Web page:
1 When the day of Pentecost came, they were all together in one place. 2 Suddenly a sound like the blowing of a violent wind came from heaven and filled the whole house where they were sitting. 3 They saw what seemed to be tongues of fire that separated and came to rest on each of them. 4 All of them were filled with the Holy Spirit and began to speak in other tongues as the Spirit enabled them. 5 Now there were staying in Jerusalem God-fearing Jews from every nation under heaven. 6 When they heard this sound, a crowd came together in bewilderment, because each one heard them speaking in his own language. 7 Utterly amazed, they asked: “Are not all these men who are speaking Galileans? 8 Then how is it that each of us hears them in his own native language? 9 Parthians, Medes and Elamites; residents of Mesopotamia, Judea and Cappadocia, Pontus and Asia, 10 Phrygia and Pamphylia, Egypt and the parts of Libya near Cyrene; visitors from Rome 11 (both Jews and converts to Judaism); Cretans and Arabs - we hear them declaring the wonders of God in our own tongues!” 12 Amazed and perplexed, they asked one another, “What does this mean?”
13 Some, however, made fun of them and said, “They have had too much wine.”
14 Then Peter stood up with the Eleven, raised his voice and addressed the crowd: "Fellow Jews and all of you who live in Jerusalem, let me explain this to you; listen carefully to what I say. 15 These men are not drunk, as you suppose. It’s only nine in the morning! 16 No, this is what was spoken by the prophet Joel: 17 ‘In the last days, God says, I will pour out my Spirit on all people. Your sons and daughters will prophesy, your young men will see visions, your old men will dream dreams. 18 Even on my servants, both men and women, I will pour out my Spirit in those days, and they will prophesy. 19 I will show wonders in the heaven above and signs on the earth below, blood and fire and billows of smoke. 20 The sun will be turned to darkness and the moon to blood before the coming of the great and glorious day of the Lord. 21 And everyone who calls on the name of the Lord will be saved.’
22 “Men of Israel, listen to this: Jesus of Nazareth was a man accredited by God to you by miracles, wonders and signs, which God did among you through Him, as you yourselves know. 23 This man was handed over to you by God’s set purpose and foreknowledge; and you, with the help of wicked men, put Him to death by nailing Him to the cross. 24 But God raised Him from the dead, freeing Him from the agony of death, because it was impossible for death to keep its hold on Him. 25 David said about Him: ‘I saw the Lord always before me. Because He is at my right hand, I will not be shaken. 26 Therefore my heart is glad and my tongue rejoices; my body also will live in hope, 27 because you will not abandon me to the grave, nor will you let your Holy One see decay. 28 You have made known to me the paths of life; you will fill me with joy in your presence.”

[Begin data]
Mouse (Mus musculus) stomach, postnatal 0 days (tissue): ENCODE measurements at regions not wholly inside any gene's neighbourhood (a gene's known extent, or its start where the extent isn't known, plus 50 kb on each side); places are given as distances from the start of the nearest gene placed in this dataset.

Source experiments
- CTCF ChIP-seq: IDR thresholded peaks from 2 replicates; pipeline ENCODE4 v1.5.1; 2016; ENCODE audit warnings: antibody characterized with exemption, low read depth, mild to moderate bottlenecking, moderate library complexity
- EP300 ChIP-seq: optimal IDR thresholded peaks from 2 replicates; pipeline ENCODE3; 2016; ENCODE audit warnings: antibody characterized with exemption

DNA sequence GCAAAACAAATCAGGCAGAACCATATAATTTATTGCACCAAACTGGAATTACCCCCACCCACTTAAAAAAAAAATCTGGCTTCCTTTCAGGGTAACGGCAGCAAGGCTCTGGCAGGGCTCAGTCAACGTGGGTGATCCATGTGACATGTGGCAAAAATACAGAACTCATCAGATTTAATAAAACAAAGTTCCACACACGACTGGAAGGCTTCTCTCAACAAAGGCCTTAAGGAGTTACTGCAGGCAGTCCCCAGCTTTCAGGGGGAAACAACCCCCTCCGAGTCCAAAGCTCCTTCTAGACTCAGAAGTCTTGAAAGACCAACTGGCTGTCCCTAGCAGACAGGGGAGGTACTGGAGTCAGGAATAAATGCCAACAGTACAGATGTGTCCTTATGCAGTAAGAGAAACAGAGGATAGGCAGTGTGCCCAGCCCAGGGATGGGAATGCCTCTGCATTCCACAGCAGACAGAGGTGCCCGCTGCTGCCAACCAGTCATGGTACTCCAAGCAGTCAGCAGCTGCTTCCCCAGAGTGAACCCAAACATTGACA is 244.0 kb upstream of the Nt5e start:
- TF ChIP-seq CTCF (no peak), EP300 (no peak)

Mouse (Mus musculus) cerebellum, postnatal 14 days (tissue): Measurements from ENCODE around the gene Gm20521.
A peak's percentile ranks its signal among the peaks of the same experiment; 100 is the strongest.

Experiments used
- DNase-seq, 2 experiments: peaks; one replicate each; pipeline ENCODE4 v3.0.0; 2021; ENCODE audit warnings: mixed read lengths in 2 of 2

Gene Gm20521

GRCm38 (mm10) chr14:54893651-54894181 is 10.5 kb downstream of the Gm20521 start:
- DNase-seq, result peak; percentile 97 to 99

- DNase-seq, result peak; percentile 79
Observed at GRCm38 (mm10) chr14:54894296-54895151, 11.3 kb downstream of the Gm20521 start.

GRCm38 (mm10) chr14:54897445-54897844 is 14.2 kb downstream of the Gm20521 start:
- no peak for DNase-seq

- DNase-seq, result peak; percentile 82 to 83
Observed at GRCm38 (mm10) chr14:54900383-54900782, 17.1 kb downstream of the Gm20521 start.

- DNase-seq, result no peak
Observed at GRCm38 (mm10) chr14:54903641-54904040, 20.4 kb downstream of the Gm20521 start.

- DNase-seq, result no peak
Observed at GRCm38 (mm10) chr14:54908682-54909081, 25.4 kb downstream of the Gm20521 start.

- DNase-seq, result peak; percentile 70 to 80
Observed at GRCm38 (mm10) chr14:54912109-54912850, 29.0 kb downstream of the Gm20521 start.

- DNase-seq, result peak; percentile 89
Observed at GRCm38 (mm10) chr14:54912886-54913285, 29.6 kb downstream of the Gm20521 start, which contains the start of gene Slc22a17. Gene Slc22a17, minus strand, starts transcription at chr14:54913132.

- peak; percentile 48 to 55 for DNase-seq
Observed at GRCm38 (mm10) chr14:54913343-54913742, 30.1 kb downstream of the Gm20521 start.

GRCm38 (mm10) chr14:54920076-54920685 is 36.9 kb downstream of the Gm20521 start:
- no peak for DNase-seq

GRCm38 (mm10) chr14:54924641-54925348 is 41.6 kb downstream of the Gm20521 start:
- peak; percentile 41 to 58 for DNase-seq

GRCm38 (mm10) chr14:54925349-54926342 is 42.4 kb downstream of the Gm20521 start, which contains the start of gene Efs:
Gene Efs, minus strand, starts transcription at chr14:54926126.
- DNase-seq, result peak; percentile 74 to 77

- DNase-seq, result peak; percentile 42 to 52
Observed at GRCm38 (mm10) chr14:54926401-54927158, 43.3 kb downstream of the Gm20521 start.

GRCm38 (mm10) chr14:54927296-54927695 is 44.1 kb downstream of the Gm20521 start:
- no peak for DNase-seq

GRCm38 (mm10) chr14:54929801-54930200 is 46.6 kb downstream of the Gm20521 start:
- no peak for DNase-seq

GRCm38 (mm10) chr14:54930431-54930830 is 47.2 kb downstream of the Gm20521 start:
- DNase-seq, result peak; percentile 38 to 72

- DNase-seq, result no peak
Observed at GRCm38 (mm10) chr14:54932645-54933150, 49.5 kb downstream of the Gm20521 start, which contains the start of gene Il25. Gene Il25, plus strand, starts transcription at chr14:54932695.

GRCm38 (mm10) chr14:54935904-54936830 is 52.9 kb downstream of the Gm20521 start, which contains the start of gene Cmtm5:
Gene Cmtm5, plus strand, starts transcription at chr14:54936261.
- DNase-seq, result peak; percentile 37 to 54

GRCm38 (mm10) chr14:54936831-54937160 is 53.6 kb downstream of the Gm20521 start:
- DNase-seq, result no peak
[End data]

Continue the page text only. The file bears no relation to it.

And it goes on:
Just before His crucifixion Jesus was talking to His disciples. In John 14:16 He said, “I will ask the Father, and He will give you another Counsellor to be with you forever - the Spirit of truth.” And in John 16:7-15, “It is for your good that I am going away. Unless I go away, the Counsellor will not come to you; but if I go, I will send Him to you. When He comes, He will convict the world of guilt in regard to sin and righteousness and judgment: in regard to sin, because men do not believe in me; in regard to righteousness, because I am going to the Father, where you can see me no longer; and in regard to judgment, because the prince of this world now stands condemned. I have much more to say to you, more than you can now bear. But when He, the Spirit of truth, comes, He will guide you into all truth. He will not speak on His own; He will speak only what He hears, and He will tell you what is yet to come. He will bring glory to me by taking from what is mine and making it known to you. All that belongs to the Father is mine. That is why I said the Spirit will take from what is mine and make it known to you.”
Today we celebrate the day when that promise was fulfilled – the Day of Pentecost - the coming of the promised Holy Spirit.
Luke, the author of the book of Acts, explains what happened on the day of Pentecost. The disciples were gathered in one place to worship God and to have fellowship with one another.
Luke begins this story with the words “When the day of Pentecost came.” The day of Pentecost was a day of profound religious importance to the Jews. The Passover celebration had a specific connection to the time of the Exodus and the freedom from slavery in Egypt. In Israel’s history the Passover Feast became associated with the Day of Atonement as well as a feast that marked the beginning of the harvest season. Pentecost was the Greek term for the Jewish feast of Weeks. It is called Pentecost because it falls on the fiftieth day after the Passover. Even today, Pentecost Sunday is 50 days after Good Friday. Pentecost marked the beginning of the offering of first fruits. The New Testament uses the term Pentecost to refer to this established Jewish feast. But since the gift of the Holy Spirit to the Church occurred on the day of Pentecost, we now recognise and celebrate the events described in Acts 2 as Pentecost – the birth of the Church as God’s Spirit empowered those early Christians to impact their world.